Moving to NYC -- how much should I expect to spend on apt?

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kryptix
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Re: Moving to NYC -- how much should I expect to spend on apt?

Postby kryptix » Tue Feb 05, 2013 12:38 pm

nealric wrote:For the love of GD don't blow money on a doorman as a first year. Should be able to get a nice 1.5 bedroom in a prospect heights brownstone for less than 2500. Only thig a doorman is really good for is accepting packages - have your packages sent to work.


But I'm so used to the convenience of Amazon Prime :( How would I get a 50 LB shipment from subscribe and save home from work... Diapers etc are heavy!

exitoptions
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Re: Moving to NYC -- how much should I expect to spend on apt?

Postby exitoptions » Tue Feb 05, 2013 12:45 pm

kryptix wrote:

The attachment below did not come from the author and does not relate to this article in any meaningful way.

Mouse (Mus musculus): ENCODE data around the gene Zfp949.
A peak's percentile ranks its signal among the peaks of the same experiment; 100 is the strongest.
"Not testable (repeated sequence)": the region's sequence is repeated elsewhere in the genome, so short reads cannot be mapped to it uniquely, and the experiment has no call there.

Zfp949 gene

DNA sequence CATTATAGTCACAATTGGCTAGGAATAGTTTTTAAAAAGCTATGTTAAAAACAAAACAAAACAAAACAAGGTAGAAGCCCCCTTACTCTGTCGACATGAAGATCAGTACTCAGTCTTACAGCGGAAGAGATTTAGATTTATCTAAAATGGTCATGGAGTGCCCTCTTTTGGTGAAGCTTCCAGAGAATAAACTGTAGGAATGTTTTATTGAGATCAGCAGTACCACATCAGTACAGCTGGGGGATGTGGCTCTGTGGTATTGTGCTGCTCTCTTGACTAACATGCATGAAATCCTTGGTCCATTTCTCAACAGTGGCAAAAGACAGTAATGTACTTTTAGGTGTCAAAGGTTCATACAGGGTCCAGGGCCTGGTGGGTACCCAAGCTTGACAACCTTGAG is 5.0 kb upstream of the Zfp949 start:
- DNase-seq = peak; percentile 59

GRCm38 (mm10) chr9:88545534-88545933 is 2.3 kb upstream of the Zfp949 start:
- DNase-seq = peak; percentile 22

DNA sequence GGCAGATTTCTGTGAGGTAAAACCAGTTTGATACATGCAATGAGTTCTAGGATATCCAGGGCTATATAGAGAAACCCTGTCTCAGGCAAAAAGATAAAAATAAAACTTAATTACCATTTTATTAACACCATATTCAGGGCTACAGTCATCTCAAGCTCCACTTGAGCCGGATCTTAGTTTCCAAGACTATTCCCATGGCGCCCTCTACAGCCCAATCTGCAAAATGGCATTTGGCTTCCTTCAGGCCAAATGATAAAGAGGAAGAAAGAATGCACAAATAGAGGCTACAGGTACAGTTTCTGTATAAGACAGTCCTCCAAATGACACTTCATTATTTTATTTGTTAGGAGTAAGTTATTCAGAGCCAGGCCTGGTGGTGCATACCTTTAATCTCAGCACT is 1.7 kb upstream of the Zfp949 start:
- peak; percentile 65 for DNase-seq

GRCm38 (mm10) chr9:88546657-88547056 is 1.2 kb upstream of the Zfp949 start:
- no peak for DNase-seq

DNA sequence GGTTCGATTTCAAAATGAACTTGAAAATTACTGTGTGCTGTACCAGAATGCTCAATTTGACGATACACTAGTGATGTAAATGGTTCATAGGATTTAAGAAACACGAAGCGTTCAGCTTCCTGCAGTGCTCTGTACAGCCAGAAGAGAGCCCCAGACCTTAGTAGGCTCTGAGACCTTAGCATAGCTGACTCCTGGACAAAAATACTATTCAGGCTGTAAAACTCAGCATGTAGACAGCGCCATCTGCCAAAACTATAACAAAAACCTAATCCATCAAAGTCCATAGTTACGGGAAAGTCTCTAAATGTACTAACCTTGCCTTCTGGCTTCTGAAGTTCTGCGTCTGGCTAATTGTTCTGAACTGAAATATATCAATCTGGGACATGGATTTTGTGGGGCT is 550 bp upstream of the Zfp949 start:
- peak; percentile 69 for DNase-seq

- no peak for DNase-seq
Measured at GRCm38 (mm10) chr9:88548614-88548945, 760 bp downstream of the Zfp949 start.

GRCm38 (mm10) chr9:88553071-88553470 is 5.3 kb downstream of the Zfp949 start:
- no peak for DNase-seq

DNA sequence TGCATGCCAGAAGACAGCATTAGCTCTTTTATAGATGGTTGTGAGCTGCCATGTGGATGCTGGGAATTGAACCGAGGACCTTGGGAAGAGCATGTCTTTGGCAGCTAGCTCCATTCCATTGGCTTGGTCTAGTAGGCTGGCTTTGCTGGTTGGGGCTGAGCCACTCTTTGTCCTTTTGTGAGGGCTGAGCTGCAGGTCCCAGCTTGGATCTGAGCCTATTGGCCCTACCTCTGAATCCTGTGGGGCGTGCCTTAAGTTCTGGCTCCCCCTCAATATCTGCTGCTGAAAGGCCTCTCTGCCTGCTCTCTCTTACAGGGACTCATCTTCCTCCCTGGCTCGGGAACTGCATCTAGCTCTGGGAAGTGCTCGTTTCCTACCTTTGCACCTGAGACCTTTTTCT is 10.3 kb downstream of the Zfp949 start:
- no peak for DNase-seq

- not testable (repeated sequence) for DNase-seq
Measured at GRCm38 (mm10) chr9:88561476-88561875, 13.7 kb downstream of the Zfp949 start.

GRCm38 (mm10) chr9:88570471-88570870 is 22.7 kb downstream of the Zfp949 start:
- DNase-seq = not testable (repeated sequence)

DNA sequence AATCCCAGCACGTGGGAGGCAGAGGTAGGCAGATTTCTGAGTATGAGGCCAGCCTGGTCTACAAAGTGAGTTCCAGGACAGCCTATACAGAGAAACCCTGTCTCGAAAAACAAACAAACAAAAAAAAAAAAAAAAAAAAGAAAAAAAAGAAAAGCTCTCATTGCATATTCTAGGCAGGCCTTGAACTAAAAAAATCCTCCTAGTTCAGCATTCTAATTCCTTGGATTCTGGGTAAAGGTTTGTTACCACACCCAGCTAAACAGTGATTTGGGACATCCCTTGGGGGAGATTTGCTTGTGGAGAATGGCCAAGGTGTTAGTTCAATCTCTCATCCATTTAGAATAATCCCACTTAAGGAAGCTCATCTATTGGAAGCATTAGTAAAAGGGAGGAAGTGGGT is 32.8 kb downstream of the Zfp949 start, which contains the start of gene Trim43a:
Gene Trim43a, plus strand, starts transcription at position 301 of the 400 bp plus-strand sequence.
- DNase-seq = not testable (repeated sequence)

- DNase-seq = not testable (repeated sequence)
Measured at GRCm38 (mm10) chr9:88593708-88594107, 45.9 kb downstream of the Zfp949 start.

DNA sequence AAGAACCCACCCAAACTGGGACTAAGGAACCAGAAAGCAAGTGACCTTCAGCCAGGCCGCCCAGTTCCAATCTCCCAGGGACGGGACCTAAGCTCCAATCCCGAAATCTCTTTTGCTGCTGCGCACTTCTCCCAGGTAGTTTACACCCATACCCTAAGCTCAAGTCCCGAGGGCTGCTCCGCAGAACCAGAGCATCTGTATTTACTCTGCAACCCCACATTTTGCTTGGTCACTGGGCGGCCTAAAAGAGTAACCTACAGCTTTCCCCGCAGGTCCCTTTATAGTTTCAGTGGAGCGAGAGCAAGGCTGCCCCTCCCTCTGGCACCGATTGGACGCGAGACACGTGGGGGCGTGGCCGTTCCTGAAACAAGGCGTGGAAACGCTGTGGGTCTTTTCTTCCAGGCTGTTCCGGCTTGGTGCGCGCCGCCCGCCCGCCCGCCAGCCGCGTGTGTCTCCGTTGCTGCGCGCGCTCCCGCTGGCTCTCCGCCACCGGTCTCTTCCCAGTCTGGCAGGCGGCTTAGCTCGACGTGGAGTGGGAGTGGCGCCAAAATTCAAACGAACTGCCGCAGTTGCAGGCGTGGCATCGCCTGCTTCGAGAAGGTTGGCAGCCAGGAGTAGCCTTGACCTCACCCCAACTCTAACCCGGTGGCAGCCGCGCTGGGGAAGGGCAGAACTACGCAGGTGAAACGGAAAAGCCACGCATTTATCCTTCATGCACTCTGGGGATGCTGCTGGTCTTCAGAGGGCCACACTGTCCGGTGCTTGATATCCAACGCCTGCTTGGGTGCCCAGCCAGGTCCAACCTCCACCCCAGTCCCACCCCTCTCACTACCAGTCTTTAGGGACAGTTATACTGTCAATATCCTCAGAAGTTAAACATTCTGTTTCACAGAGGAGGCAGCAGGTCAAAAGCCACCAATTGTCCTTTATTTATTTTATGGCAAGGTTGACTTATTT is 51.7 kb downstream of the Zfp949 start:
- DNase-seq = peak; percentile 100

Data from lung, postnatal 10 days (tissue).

nealric wrote:For the love of GD don't blow money on a doorman as a first year. Should be able to get a nice 1.5 bedroom in a prospect heights brownstone for less than 2500. Only thig a doorman is really good for is accepting packages - have your packages sent to work.


But I'm so used to the convenience of Amazon Prime :( How would I get a 50 LB shipment from subscribe and save home from work... Diapers etc are heavy!


I am also addicted to Amazon Prime and have almost everything delivered. I live in a brownstone and have things either delivered to work or sent to an Amazon Locker. Also, I have ordered things and then taken them with me when I take car service at night. The slight inconvienence is absolutely worth the ~$1000 / month I save over a luxury doorman building.

hds2388
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Re: Moving to NYC -- how much should I expect to spend on apt?

Postby hds2388 » Tue Feb 05, 2013 8:22 pm

nealric wrote:For the love of GD don't blow money on a doorman as a first year. Should be able to get a nice 1.5 bedroom in a prospect heights brownstone for less than 2500. Only thig a doorman is really good for is accepting packages - have your packages sent to work.